Nautilus Biotechnology is emerging as Seattle’s newest publicly traded company this week, taking advantage of the mania over SPACs to raise $345 million to fuel a new approach that could accelerate biomedical research and transform drug development.
The Seattle company, which will trade on Nasdaq under the ticker NAUT starting Thursday, has some familiar faces at the helm who’ve successfully guided public companies before.
Co-founded in 2016 by Institute for Systems Biology alum Parag Mallick and Isilon Systems co-founder Sujal Patel, Nautilus is developing a new way to analyze the proteome, the set of proteins in a biological sample. Patel recruited former colleagues to help lead Nautilus, including marketing chief Chris Blessington, finance chief Anna Mowry, and product development leader Subra Sankar.
Biotech investment firm Perceptive Advisors sponsored the SPAC, a shell company that will join with Nautilus for the merger.
The deal will close on the 25th anniversary of Patel’s arrival in Seattle, where he started a job managing data storage infrastructure at RealNetworks that would lead to the idea of Isilon, a data storage company he helped start in 2001.
It was through Isilon, which sold to EMC for $2.25 billion in 2010 in one of Seattle’s biggest tech acquisitions, that Patel met Mallick, who was one of his early customers. Mallick, now an associate professor at Stanford University, had hired Isilon in 2004 to store reams of data from his experiments that generated large datasets on the human proteome and genome.
Since then, the two have kept in touch, and for the last decade Patel sponsored a postdoc in Mallick’s lab through his family foundation.
So when Mallick had a completely new idea to analyze the proteome in 2016, he turned to Patel for advice. Later that year, they co-founded Nautilus, with Patel as CEO and Mallick as chief scientist.
The new company relies on a fusion of fields: life sciences, computer and data science, and physical sciences and engineering. It’s a challenging mix to develop in an academic lab, but the synergy became a natural fit for Patel and Mallick.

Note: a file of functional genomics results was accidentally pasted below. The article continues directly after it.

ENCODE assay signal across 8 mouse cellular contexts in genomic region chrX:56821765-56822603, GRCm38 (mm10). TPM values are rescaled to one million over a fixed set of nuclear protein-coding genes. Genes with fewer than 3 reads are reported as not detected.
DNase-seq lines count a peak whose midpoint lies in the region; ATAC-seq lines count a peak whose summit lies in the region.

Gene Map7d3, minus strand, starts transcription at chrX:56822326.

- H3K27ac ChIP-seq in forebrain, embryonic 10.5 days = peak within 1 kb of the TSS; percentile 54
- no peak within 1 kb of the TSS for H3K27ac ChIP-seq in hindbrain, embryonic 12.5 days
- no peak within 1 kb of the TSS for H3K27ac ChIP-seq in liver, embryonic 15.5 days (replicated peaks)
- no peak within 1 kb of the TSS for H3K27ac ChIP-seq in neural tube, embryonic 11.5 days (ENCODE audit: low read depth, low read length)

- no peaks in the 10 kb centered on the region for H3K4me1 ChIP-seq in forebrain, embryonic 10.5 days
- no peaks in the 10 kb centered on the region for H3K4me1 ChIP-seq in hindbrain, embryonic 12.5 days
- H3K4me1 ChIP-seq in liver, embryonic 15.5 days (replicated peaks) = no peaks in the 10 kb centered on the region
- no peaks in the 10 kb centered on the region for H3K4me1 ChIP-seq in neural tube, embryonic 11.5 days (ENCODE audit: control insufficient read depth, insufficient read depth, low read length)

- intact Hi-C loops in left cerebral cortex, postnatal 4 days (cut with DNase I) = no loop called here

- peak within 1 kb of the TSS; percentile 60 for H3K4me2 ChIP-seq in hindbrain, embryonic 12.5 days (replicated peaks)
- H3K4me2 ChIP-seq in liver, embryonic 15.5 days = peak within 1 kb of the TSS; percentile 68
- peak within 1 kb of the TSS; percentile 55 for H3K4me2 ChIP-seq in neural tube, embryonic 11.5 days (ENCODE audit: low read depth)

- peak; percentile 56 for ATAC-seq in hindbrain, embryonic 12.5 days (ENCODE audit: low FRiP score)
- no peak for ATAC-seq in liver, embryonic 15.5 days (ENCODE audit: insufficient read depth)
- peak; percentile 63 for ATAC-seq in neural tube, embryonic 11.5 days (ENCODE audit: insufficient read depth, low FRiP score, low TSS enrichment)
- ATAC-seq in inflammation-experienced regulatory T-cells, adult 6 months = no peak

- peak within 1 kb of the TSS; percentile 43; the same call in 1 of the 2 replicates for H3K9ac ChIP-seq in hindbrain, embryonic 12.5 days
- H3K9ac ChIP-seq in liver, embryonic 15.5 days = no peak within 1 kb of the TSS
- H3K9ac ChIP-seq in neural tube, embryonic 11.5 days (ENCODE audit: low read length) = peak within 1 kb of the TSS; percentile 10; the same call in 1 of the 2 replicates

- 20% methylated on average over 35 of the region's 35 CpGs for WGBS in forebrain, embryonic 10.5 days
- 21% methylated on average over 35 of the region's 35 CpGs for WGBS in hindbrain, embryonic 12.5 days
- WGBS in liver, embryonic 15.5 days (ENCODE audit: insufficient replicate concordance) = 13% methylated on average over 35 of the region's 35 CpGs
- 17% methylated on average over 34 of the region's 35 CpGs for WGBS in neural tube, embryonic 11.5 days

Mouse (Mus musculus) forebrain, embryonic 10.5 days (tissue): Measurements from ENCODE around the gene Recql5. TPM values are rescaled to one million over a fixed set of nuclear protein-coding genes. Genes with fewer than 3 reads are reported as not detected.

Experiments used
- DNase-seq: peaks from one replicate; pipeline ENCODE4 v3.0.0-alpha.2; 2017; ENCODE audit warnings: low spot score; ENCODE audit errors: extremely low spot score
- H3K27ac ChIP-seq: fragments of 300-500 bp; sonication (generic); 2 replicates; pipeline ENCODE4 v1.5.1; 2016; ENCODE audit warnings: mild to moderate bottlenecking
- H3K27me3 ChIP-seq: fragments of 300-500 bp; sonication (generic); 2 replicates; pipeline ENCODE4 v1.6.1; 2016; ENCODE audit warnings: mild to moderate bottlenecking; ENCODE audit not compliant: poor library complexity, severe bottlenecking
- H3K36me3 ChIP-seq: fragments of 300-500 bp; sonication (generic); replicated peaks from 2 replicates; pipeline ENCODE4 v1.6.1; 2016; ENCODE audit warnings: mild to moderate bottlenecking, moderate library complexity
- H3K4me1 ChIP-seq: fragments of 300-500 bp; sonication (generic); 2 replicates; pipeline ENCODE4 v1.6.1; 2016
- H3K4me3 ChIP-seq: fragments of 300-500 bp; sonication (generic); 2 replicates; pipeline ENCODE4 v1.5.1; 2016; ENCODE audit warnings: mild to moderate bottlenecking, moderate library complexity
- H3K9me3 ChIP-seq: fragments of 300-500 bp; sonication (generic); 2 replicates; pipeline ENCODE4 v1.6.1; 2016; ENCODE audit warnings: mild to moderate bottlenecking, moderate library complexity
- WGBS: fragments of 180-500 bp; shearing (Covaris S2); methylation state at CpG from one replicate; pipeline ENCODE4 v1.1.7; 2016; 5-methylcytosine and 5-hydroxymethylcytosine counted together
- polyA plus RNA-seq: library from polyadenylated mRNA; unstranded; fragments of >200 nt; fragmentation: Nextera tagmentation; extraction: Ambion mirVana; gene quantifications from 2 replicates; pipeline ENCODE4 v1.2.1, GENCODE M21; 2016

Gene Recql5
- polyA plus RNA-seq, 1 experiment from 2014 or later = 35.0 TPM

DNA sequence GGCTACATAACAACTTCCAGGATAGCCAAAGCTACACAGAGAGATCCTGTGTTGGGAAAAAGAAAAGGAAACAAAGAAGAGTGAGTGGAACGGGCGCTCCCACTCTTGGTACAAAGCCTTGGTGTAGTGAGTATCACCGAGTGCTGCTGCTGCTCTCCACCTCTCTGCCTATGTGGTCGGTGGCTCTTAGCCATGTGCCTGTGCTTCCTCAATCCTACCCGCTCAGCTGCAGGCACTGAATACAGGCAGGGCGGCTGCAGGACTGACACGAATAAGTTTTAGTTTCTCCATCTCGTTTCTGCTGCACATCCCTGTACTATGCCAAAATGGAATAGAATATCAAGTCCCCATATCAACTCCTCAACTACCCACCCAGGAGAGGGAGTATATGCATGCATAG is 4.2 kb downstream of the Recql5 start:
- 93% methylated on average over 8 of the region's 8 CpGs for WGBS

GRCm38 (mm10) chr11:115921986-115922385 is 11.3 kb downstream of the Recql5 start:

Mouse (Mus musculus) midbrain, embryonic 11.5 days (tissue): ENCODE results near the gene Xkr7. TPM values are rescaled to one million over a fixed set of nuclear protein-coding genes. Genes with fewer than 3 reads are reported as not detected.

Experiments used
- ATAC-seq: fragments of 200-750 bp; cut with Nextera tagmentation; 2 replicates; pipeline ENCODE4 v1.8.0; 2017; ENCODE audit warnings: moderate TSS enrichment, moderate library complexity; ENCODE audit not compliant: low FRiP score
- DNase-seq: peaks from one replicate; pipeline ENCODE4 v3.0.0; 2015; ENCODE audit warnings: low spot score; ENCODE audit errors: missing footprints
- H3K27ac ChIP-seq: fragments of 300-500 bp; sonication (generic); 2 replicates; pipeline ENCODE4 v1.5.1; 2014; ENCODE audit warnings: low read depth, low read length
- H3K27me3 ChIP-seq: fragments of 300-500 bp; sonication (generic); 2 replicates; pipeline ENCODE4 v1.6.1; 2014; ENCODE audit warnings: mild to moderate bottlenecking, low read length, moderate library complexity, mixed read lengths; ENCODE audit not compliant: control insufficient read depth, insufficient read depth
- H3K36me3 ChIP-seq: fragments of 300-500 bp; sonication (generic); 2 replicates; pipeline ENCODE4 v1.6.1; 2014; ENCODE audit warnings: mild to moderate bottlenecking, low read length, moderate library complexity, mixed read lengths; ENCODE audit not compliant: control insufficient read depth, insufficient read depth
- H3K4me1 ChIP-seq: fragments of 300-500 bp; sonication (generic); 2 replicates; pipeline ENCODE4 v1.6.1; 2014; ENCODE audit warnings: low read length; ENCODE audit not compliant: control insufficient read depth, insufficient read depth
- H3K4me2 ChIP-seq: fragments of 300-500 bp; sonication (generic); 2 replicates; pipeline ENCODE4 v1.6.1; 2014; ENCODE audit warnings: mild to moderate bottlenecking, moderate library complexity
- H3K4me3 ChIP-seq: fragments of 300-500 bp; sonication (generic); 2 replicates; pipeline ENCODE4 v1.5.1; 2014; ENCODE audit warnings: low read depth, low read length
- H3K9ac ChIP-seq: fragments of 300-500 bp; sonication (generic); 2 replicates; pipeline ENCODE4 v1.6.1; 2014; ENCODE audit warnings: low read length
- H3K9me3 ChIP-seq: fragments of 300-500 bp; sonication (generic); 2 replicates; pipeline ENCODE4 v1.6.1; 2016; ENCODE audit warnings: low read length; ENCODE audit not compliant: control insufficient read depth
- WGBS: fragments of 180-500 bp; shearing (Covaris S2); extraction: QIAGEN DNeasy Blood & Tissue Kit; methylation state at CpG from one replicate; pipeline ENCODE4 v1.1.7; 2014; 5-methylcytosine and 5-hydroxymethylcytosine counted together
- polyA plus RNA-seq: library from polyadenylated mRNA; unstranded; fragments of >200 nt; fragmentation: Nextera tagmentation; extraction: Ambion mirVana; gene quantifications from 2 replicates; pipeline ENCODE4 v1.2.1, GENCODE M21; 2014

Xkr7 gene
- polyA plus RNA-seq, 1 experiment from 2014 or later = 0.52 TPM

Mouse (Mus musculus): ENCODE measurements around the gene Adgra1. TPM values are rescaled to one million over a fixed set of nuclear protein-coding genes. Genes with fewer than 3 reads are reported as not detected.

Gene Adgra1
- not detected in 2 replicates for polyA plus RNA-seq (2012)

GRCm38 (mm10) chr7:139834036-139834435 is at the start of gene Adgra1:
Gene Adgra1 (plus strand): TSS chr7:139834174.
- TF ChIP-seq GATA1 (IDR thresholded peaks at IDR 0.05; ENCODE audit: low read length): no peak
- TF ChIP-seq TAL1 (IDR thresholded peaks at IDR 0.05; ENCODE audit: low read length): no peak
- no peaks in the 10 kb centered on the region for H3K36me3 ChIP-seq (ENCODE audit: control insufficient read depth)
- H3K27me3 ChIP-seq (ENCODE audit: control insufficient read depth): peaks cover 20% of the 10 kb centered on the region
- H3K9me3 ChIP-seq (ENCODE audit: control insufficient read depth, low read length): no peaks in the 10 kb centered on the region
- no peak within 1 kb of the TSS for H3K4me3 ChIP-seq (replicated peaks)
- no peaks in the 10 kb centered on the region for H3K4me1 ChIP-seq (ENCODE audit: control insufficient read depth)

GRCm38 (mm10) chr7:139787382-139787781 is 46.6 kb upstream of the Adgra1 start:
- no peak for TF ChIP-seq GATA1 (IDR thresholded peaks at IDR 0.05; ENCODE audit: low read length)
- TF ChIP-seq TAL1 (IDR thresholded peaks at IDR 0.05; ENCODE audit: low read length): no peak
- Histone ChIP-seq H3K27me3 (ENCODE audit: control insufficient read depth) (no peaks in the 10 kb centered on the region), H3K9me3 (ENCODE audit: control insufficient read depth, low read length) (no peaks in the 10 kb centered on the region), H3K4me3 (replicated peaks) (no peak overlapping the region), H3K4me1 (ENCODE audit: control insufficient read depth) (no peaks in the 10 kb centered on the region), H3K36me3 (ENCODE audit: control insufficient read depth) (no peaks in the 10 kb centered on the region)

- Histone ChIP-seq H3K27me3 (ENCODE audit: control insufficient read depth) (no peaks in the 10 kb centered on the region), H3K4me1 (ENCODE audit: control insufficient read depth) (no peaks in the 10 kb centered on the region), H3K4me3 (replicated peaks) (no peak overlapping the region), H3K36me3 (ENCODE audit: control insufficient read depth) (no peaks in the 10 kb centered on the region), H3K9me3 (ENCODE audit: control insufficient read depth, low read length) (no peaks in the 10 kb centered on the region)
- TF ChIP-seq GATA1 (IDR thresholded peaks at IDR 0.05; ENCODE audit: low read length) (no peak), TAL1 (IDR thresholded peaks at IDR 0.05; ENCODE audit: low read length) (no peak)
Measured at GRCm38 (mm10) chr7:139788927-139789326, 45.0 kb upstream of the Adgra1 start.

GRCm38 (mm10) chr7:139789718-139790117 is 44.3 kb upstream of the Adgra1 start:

“I thought a lot about what was the right vehicle to get this out into the world,” Mallick said in an interview with Mekhato this week. “It needed all of these three of those pieces — hardware, software and wetware — to come together.”
Added Patel: “Inside our company’s walls there are protein biochemists and nanofabrication engineers working on the chip, there are software engineers, optical engineers, machine learning engineers, single molecule biophysicists. This broad range of disciplines really lends itself to a company and a commercial organization.”
There are a wide range of use cases for the company’s technology, including translational research and therapeutics development. Almost all FDA-approved drugs target a protein, and knowing more about the proteome can help make the drug development process more efficient. For instance, researchers could analyze the effect of a drug on the proteome before and after treatment.
In some ways, Nautilus wants to democratize proteomics, similar to how companies such as publicly-traded biotech giant Illumina have done with genomics. The company estimates a total addressable market of more than $25 billion, with biopharma capturing 50%, and research and applied markets capturing the rest.
Probing the proteome
While DNA and RNA mainly provide instructions, it’s proteins that are the building blocks of cells. But proteomics analysis lags far behind the analysis of DNA and RNA, and is generally not user-friendly for most laboratories.
“The tools that we have don’t have the same throughput and coverage and depth and sensitivity that you have on the genomics side,” said Mallick.
“We have a mantra inside the company: anyone who wants a proteome gets a proteome,” he added.
Central to its technology is an instrument containing a chip with billions of “landing pads” for proteins in a sample. Reagents that bind proteins flow sequentially over the chip and binding is assessed optically. The analysis of the data occurs through a machine learning process. The result is a read-out of the proteins in the sample.
One key aspect of the system is that the protein-binding reagents, some being developed by Nautilus, don’t typically bind just one protein. Each reagent might react with 10% of the proteome, said Mallick. The system “takes many, many different inputs about a single molecule, computationally combined to give you what is a shocking specific identification,” Patel said.
The platform will have the potential to identify more than 95% of the proteome, according to a Nautilus. In addition, the approach will enable better analysis of protein modifications, key molecules that pop on and off of proteins and regulate their function. Their system will be able to assess where and how often such modifications occur, said Mallick.
Nautilus has released few details about its platform, but is currently partnering with Genentech to test and hone it, and expects to produce a scientific publication late this year. The new funding will enable Nautilus to propel its technology further through research and development and commercialization, with launch of their instrument expected in late 2023.